It’s an exciting time to be a fan of eSports—organized multiplayer video game competitions. In the past two years, eSports’ popularity has gone off the charts, and so have the prizes for its athletes. The Electronic Sports League (ESL) awarded over $2.5 million in 2013, over $10 million in 2014, and over $18 million this year. In short, eSports has joined the big leagues.
And like the big leagues in traditional sports, the electronic leagues are facing their own drug scandal, as some “e-athletes” turn to chemicals for an extra edge in performance. The ESL has announced it will address the problem the same way other professional sports leagues have: drug testing.
A stimulating competition
In eSports, the drug of choice appears to be Adderall, a stimulant prescribed for attention deficit hyperactivity disorder (ADHD). Why would “e-athletes” take it? They don’t rely as much on physical skills as they do on the ability to concentrate on the game, and Adderall supposedly helps with that.
But does it really? Adderall affects everyone differently; for people with ADHD, it can have a calming, focusing effect, but abusing stimulants when you don’t have ADHD can disrupt your normal brain communication, raise your blood pressure, disrupt sleep, and cause hostility and paranoia. (And contrary to what you may have heard, Adderall doesn’t lead to improved academic performance, whether or not you have ADHD.)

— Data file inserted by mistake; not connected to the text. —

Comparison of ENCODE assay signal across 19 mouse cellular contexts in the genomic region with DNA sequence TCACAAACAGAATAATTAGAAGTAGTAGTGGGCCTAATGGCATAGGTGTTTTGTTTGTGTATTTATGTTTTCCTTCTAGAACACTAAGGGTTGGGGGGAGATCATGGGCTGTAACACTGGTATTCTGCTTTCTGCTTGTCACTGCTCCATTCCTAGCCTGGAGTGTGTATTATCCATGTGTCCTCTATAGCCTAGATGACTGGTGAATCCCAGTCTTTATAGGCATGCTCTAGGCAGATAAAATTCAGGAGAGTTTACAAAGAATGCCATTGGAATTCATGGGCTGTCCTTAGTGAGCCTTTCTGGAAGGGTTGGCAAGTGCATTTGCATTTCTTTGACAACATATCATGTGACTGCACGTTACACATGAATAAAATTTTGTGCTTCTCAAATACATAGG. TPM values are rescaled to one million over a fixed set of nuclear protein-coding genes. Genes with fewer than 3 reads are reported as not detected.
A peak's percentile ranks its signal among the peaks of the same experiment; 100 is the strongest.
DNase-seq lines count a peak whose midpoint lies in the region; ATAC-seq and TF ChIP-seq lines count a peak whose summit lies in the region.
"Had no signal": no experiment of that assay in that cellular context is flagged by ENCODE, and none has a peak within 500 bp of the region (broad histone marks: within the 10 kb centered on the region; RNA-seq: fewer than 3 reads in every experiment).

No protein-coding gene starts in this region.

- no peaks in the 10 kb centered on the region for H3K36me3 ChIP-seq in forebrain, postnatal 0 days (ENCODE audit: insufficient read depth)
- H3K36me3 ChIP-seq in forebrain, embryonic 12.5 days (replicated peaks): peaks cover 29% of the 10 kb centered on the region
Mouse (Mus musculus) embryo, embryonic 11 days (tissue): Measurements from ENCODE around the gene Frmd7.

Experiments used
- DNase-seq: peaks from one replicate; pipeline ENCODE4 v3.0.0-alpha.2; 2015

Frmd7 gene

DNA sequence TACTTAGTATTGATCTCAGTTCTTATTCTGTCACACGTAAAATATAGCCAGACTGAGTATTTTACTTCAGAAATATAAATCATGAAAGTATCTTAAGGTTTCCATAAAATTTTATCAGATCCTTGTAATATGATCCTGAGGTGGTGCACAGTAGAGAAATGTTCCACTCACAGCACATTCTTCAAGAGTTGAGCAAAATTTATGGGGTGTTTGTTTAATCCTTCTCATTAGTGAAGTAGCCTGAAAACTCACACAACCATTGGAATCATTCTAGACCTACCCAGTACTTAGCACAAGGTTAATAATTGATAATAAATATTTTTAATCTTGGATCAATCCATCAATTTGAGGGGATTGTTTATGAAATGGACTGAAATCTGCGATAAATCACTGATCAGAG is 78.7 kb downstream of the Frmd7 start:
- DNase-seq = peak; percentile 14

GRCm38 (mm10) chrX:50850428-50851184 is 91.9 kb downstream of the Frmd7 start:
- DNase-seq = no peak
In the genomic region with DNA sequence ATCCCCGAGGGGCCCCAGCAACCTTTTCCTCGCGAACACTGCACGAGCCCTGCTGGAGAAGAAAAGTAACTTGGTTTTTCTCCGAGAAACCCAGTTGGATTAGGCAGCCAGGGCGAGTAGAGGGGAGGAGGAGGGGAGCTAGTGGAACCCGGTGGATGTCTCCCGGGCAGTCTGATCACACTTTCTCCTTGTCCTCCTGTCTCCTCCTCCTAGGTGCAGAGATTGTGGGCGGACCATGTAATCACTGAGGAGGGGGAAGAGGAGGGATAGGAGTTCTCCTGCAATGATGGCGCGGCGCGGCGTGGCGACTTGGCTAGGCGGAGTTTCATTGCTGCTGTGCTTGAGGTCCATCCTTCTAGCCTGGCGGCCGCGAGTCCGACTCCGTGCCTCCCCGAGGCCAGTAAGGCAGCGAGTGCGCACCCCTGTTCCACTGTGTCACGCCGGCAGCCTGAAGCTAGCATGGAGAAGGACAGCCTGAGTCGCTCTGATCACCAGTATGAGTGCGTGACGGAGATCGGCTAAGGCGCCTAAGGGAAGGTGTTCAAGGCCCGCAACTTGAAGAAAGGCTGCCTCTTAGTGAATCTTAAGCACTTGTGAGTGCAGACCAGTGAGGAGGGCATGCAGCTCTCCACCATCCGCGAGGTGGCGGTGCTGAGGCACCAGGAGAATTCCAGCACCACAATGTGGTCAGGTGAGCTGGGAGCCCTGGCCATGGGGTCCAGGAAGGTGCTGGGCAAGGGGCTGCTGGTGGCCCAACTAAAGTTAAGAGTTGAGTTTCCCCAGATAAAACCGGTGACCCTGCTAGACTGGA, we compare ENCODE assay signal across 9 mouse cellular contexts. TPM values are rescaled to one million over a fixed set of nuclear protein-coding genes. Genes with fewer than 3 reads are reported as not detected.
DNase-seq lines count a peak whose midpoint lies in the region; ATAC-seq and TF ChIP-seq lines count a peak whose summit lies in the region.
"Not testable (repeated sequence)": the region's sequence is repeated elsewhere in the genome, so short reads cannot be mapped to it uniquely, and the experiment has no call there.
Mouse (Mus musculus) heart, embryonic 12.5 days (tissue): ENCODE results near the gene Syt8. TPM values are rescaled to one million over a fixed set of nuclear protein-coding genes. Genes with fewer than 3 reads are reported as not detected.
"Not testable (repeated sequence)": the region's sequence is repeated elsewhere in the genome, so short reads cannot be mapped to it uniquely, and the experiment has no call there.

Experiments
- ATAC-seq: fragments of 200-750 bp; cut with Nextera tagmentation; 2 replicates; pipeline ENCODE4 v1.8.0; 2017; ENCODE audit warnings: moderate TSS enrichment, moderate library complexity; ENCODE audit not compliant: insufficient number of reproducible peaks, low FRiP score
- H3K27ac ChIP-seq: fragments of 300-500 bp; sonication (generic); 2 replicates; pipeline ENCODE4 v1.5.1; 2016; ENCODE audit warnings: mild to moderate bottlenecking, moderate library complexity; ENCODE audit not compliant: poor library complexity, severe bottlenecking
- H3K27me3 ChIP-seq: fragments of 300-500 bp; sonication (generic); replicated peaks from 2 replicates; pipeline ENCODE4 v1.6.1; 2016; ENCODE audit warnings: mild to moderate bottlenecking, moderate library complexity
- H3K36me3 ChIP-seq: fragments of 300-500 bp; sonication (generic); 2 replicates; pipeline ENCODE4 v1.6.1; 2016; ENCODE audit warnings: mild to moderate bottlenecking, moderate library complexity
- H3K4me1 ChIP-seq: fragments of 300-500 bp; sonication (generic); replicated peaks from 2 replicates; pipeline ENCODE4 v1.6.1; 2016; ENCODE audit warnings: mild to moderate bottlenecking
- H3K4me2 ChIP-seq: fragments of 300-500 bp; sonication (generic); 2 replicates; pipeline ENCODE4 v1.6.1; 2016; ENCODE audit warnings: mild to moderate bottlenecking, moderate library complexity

Even if Adderall helps some e-athletes focus, it’s dangerous to abuse it or other stimulants. That can lead to addiction.
As if that risk wasn’t enough, taking stimulants for an increase in performance isn’t fair—it’s cheating, just like when athletes in traditional sports take steroids.
The use of stimulants in eSports has been suspected for a while, but this past July one of the top players, Kory “Semphis” Friesen, admitted he used Adderall in a major tournament earlier this year, and he said a lot of other players do the same.
Soon afterward, ESL announced it would begin testing players for stimulant use. It also started a prevention-education program for them. ESL (based in Germany) developed their policy with Germany’s Nationale Anti-Doping Agentur, and asked the World Anti-Doping Agency for input.
A spitting image
The testing takes random samples of players’ saliva. In addition to Adderall and amphetamines, the test can detect certain pain relievers, heroin, marijuana, “synthetic marijuana” (spice or spike), cocaine, and several other drugs.
The first tests were given at a tournament in August, and none of them came back positive for drug use. Maybe this means ESL’s education program is working already, or maybe fewer e-athletes than Kory Friesen thinks are using drugs to seek a performance boost.
Either way, it looks like drug testing in eSports is here to stay. As the audience for the games grows, the players’ reputations will grow, too, because everybody will know the competition is fair. And the players will have the biggest prize of all: they’ll be healthier.